Bendis said it was all about creative writing and how the character prefers to be nonviolent “Much like a tweet isn’t the best solution – sometimes a punch isn’t the best solution” – the vague political allusion drew massive applause from the audience.
Miller riffed on Superman’s hopeful persona “Batman is the victim of violent trauma’”– his parents were killed – “Superman’s entire planet and species died” but “he got good step parents and he got better!” the audience laughed and Didio jokingly asked “are you blaming Batman on Alfred?” – “I’m not blaming Batman on anyone – except maybe that current Robin you – you don’t talk that way about your dad!!” which got the crowd laughing again.
Miller’s talked about how for inspiration he went back to Shuster’s original strips – when “it was brand new and energy exploded off those pages” and there were “so many ideas”. Miller feels “It seems like when Superman needs a lift history provides it. World War 2 gave Superman a huge lift” and he talked about a great old story where “Superman took the generals” from two warring sides and “plunked them down in No Man’s Land” and “said “you sort it out!””.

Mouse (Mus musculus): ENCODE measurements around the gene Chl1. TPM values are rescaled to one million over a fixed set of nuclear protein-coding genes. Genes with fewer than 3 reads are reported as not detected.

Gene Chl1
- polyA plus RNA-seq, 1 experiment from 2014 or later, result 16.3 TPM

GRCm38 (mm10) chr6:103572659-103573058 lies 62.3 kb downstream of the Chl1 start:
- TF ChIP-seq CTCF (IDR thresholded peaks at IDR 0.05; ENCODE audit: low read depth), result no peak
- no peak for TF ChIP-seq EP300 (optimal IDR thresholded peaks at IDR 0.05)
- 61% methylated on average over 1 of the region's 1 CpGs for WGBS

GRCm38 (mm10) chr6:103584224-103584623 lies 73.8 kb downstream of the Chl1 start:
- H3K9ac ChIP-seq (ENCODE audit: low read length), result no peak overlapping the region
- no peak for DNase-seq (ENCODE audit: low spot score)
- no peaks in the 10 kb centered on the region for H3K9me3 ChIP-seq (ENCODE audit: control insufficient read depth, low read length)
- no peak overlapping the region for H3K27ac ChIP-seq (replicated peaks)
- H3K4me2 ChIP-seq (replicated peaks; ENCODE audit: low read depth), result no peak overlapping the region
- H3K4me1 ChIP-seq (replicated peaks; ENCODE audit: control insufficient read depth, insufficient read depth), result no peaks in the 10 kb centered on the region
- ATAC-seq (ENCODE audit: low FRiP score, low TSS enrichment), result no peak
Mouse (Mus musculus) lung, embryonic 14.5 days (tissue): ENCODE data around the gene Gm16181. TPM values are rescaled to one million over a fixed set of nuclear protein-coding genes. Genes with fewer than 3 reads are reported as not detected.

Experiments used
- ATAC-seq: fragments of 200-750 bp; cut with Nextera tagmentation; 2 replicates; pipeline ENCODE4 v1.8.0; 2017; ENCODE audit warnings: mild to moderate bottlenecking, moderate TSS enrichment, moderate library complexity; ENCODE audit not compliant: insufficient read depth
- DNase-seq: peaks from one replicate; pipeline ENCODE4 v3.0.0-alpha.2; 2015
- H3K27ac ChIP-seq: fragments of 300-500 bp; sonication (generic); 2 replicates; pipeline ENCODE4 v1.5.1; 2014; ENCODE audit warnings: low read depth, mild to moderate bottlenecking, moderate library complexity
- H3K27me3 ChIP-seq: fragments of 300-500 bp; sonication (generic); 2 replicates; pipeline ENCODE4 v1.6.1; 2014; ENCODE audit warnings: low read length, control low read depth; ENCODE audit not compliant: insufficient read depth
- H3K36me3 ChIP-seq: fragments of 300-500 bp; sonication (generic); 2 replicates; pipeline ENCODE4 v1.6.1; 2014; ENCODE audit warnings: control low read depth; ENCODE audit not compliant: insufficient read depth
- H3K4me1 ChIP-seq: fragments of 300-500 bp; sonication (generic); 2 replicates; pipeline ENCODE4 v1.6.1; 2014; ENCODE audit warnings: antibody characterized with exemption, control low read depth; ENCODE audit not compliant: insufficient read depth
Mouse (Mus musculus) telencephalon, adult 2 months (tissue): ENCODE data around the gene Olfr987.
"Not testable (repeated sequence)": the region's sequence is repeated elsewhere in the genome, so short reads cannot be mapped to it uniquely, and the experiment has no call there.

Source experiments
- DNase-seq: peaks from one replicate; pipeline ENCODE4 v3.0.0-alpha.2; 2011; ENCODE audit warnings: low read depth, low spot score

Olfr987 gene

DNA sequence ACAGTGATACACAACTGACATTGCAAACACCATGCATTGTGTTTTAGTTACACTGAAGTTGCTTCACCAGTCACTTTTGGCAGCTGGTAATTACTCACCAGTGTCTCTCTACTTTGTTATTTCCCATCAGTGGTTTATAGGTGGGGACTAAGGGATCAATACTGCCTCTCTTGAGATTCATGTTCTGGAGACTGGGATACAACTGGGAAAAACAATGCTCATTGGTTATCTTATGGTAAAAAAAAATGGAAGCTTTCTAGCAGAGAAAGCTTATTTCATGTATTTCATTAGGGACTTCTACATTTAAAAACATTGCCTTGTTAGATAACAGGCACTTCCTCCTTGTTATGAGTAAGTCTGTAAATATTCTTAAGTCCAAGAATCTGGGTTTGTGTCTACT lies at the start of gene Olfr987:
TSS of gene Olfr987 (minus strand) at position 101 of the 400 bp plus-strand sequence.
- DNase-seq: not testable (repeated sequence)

Miller said his aim was to “take him back to being this iconic force” and “not be too noisy about the American way part” – “there’s plenty of that out there right now!”
Bendis said that his rule with the character is to have “no lecturing” from Superman, which some creators unfortunately have him doing. Miller agreed, joking “Only Batman should give speeches before congress” – Superman is “mythic”.
The panel closed with Miller stating “Superman is very biblical, he is the ultimate immigrant and thereby, folks, the ultimate American”.